19 years ago, the US experienced the worst terrorist attack within its own borders in the country’s history. Shortly after, then-US president George W Bush launched the so-called ‘War on Terror’. This included the invasions of Afghanistan and Iraq as well as a large number of covert military operations, including drone strikes and targeted assassinations.
The number of civilian deaths from these activities has been estimated in the millions. Meanwhile, the US lost thousands of soldiers and the UK hundreds in combat across the Middle East. Now, a new report has put the number of people displaced from the ‘War on Terror’ in the tens of millions. And this raises serious questions about the true motivation that lies behind this and other aspects of US foreign policy.
Tens of millions displaced
On 8 September, a research report produced by two leading US universities titled Creating Refugees: Displacement Caused by the United States’ Post-9/11 Wars was released to the public. Published as part of Brown University’s Costs of War Project, the report says that as many as 59 million people have been displaced as a result of US military intervention across the Middle East.
The report adds that 37 million would represent a conservative estimate. At least that number of people have “fled their homes in the eight most violent wars the U.S. military has launched or participated in since 2001”. Even this lower estimate represents a large increase from the estimate of 21 million people in last year’s report, which also put the death toll at over 801,000 and the cost at about $6.4tn.
Remembering the hijacking of 9/11 as a cynical ruse…
The timing of the report was significant given that 11 September 2020 marks 19 years since the 9/11 terrorist attacks in 2001. As The Canary has previously argued, conspiracy theories that claim the attacks were part of some kind of ‘inside job’ by the US government are far-fetched and arguably even harmful to the cause of opposing needless war. Nonetheless, it is beyond doubt that the Bush administration cynically seized on the attacks as a justification for ramping up US intervention in the Middle East.
Along with his neoconservative cronies like Dick Cheney (then-vice president) and Donald Rumsfeld (then-secretary of defense), Bush claimed that the attacks were caused in part by ‘rogue states’ undermining US national security by ‘harboring terrorists’. The reality was that several governments in the Middle East were beginning to be seen as insufficiently loyal to Washington’s interests. This included the government of Saddam Hussein in Iraq, which the US and UK supported and even gave aid and sold arms to in the 1980s, during its brutal war against Iran.
Meanwhile, the world’s large multinational corporations, on whose behalf the US government acts, were hungry to get their hands on the lucrative contracts that would inevitably emerge in the wake of an invasion. In the aftermath of the 2003 Iraq invasion, for example, Halliburton Corp – the petroleum giant once led by none other than Dick Cheney – was handed US government contracts in Iraq worth over $1.7bn. By 2013, this had ballooned to over $39bn. Fellow US corporate giant Bechtel, meanwhile, won a contract worth $680m for multiple infrastructure reconstruction projects – later increased by $350m.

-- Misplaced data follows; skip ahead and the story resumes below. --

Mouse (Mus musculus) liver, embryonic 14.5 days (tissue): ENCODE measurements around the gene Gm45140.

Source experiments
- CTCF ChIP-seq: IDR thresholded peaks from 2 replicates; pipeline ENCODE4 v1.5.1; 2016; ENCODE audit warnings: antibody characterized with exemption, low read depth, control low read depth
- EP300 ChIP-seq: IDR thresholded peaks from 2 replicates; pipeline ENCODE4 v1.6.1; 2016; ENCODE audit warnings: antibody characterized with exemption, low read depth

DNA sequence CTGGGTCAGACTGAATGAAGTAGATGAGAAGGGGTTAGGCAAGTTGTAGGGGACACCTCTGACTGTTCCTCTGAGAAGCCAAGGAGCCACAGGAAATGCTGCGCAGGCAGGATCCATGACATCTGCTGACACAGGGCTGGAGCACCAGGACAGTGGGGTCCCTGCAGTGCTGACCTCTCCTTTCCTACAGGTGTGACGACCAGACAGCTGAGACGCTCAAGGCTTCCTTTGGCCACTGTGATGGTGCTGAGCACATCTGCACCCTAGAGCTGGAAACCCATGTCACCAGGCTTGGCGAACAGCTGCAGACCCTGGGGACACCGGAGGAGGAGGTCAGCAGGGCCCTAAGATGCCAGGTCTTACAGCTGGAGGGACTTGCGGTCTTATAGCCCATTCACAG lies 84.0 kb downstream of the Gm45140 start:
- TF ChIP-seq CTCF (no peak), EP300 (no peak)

Oil and the Hitlerian ‘big lie’…
The idea that lust for oil was the major motivation behind the ‘War on Terror’ is often dismissed by neoconservatives and liberal interventionists alike as a deranged conspiracy theory. But there is, in fact, ample evidence that it was at least part of the rationale. As Alan Cafruny and Timothy Lehmann point out in their essay Over the Horizon?: The United States and Iraq, public denials on this issue long predate the ‘War on Terror’. And they’ve often gone alongside open admission of this very motivation in private. They write:
Churchill had thought it vital in 1913 that Britain become ‘controller at the source’ of large oil reserves. …
[Yet in] 1920 [he] declared the notion that Britain had incurred the risk and expense of a military campaign in order to ‘secure some advantage in regard to some oilfields’ as ‘too absurd for acceptance’
Eighty years on, history repeated itself. Rumsfeld said adamantly during a radio broadcast, “It has nothing to do with oil, literally nothing to do with oil”. British prime minister Tony Blair, meanwhile, eerily echoed Churchill:
The oil conspiracy theory is honestly [sic] one of the most absurd
…contrasted with the actual reality
We know that such statements cannot be true—the entire history of U.S. intervention in the Persian Gulf discredits them
Indeed, in 2006 then-oil minister in the US-installed puppet Iraqi government said himself:
The first thing we are going to work on is an investment law to reassure the big oil companies so that they work in Iraq
And Iraq is far from an isolated example. In fact, the entire ‘War on Terror’ was never about fighting terrorism. Rather, with the public understandably shaken by the 9/11 attacks, fears over another such attack were seized on by neoconservatives. These fears were then used as a convenient ruse to manufacture consent for the continuation and expansion of a global imperialist system led by the US, in which military force is put in the service of corporate profit – with its European allies acting as accomplices. And that system long predates 9/11.
So the findings of this latest report are just one expression of what has long been obvious to even the most casual observer of US foreign policy – that there’s no limit to how many lives US administrations of both parties are willing to ruin, or how many countries they are willing to devastate, in their pursuit of profit. In sum, the US-led capitalist and imperialist status quo has degenerated into nothing short of a death cult.
Featured image via pixabay
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